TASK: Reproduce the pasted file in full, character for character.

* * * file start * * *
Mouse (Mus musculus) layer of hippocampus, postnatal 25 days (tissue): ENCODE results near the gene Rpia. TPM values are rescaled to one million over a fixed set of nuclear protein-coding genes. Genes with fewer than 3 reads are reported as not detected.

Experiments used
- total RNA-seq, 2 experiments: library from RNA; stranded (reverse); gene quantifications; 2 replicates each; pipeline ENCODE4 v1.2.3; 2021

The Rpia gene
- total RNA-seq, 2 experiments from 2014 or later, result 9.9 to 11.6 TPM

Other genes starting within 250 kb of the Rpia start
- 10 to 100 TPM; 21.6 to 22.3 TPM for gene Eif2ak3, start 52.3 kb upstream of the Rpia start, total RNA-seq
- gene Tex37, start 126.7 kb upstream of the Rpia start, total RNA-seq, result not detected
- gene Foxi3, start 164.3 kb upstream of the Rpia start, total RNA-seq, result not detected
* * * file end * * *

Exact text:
Mouse (Mus musculus) layer of hippocampus, postnatal 25 days (tissue): ENCODE results near the gene Rpia. TPM values are rescaled to one million over a fixed set of nuclear protein-coding genes. Genes with fewer than 3 reads are reported as not detected.

Experiments used
- total RNA-seq, 2 experiments: library from RNA; stranded (reverse); gene quantifications; 2 replicates each; pipeline ENCODE4 v1.2.3; 2021

The Rpia gene
- total RNA-seq, 2 experiments from 2014 or later, result 9.9 to 11.6 TPM

Other genes starting within 250 kb of the Rpia start
- 10 to 100 TPM; 21.6 to 22.3 TPM for gene Eif2ak3, start 52.3 kb upstream of the Rpia start, total RNA-seq
- gene Tex37, start 126.7 kb upstream of the Rpia start, total RNA-seq, result not detected
- gene Foxi3, start 164.3 kb upstream of the Rpia start, total RNA-seq, result not detected